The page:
Work to reach private sector landlords continues - through industry bodies including the Home Builders Federation, Association of Residential Letting Agents, and the British Property Federation.
ACM remediation data
MHCLG collects and holds information about residential buildings over 18 metres in England (including hotels and student accommodation) and some buildings owned by the public sector, in particular those which have Aluminium Composite Material (ACM) cladding.
The data enables the department to formulate a policy response to the discovery of what appears to be unsafe cladding on a number of buildings in the immediate aftermath of the Grenfell Tower fire and to assure itself and its stakeholders that fire safety risks (including cladding and any other significant risks identified) to these buildings are being managed. Where this includes personal data, MHCLG is the data controller.
Aggregate data related to the Building Safety Programme are published at regular intervals. The data release has a particular focus on buildings identified with ACM cladding by tenure and remediation progress. Data releases can be found below.
- Data update 18 - Building Safety Programme: monthly data release - November 2018 - 6 December 2018
- Data update 17 - Building Safety Programme: monthly data release - end October 2018 - 8 November 2018
- Data update 16 - Building Safety Programme: monthly data release - October 2018 - 25 October 2018
- Data update 15 - Building Safety Programme: monthly data release - September 2018 - 20 September 2018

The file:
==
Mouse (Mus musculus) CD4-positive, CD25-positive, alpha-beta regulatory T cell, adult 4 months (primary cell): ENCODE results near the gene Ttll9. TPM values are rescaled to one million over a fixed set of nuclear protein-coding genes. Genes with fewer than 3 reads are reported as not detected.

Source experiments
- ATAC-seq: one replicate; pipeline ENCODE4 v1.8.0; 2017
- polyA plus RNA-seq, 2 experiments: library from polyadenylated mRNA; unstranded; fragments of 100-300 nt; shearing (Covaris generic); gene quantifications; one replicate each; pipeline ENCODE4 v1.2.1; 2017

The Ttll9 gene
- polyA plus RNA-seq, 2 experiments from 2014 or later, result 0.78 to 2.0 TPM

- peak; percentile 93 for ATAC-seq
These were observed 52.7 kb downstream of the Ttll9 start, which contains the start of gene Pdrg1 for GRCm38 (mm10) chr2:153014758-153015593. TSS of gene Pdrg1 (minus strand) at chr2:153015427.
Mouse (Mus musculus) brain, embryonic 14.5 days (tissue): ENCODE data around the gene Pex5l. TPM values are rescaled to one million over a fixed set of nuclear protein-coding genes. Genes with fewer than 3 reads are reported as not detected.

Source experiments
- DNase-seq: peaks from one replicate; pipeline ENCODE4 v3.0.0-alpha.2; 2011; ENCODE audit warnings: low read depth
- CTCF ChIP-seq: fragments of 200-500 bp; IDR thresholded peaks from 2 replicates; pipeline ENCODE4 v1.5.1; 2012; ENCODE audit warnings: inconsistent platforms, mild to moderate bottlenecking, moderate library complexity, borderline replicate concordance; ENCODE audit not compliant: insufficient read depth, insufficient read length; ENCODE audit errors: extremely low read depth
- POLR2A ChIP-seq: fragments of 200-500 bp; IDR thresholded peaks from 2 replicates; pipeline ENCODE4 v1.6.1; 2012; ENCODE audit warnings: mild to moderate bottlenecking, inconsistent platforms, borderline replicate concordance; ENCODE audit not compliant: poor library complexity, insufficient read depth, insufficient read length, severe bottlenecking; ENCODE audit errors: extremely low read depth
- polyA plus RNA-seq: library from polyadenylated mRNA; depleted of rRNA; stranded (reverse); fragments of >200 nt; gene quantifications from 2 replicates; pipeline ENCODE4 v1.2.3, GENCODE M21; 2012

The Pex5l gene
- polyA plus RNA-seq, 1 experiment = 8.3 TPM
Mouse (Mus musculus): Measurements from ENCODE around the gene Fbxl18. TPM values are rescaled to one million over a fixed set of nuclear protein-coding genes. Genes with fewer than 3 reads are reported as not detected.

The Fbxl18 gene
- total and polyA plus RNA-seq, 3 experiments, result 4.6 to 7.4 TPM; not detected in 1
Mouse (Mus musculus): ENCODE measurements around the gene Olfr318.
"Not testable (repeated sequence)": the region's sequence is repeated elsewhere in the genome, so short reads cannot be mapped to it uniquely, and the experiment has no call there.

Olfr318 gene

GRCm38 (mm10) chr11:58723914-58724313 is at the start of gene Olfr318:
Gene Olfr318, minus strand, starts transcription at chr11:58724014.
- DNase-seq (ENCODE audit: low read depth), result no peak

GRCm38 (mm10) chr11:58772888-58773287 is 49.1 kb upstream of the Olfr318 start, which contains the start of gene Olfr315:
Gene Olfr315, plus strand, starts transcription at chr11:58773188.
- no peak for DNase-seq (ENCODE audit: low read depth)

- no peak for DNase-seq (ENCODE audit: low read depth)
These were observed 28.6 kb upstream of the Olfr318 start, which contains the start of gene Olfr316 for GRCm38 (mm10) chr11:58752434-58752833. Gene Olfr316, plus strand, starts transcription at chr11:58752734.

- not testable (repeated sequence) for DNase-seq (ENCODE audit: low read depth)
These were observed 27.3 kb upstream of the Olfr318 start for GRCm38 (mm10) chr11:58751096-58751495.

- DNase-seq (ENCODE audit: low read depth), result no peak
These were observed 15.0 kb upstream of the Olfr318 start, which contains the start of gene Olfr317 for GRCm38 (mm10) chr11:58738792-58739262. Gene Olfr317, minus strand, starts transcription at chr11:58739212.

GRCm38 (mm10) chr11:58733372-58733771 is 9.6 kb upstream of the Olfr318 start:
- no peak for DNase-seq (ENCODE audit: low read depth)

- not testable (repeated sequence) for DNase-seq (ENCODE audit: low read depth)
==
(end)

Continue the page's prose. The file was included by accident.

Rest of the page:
- Data update 14 - Building Safety Programme: monthly data release - August 2018 - 23 August 2018
- Data update 13 - Building Safety Programme: monthly data release - July 2018 - 23 July 2018
- Data update 12 - Building Safety Programme: monthly data release - June 2018 - 28 June 2018
- Data update 11 - Building Safety Programme: monthly data release - May 2018 - 31 May 2018
- Data update 10 - Building Safety Programme: monthly data release - April 2018 - 27 April 2018
- Data update 9 - Building Safety Programme: monthly data release - March 2018 - 28 March 2018
- Data update 8 - Building Safety Programme: monthly data release - February 2018 - 27 February 2018
- Data update 7 - Building Safety Programme: monthly data release - January 2018 - 22 January 2018
- Data update 6 - Building Safety Programme: monthly data release - December 2017 - 18 December 2017
- Data update 5 - Secretary of state letter to Members of Parliament - 25 October 2017
- Data update 4 - Update and consolidated advice for building owners following large-scale testing - 5 September 2017
- Data update 3 - Secretary of state oral statement to parliament on Grenfell Tower - 5 September 2017
- Data update 2 - Sajid Javid’s statement on the government response to the Grenfell Tower tragedy - 20 July 2017
- Data update 1 - Cladding sample testing update - 25 June 2017
2017 ACM fire test reports
Following the Grenfell Tower fire on 14 June 2017, the government commissioned a series of large scale fire tests of Aluminium Composite Material (ACM) cladding. These were intended to establish how different types of ACM panels in combination with different types of insulation behave in a fire.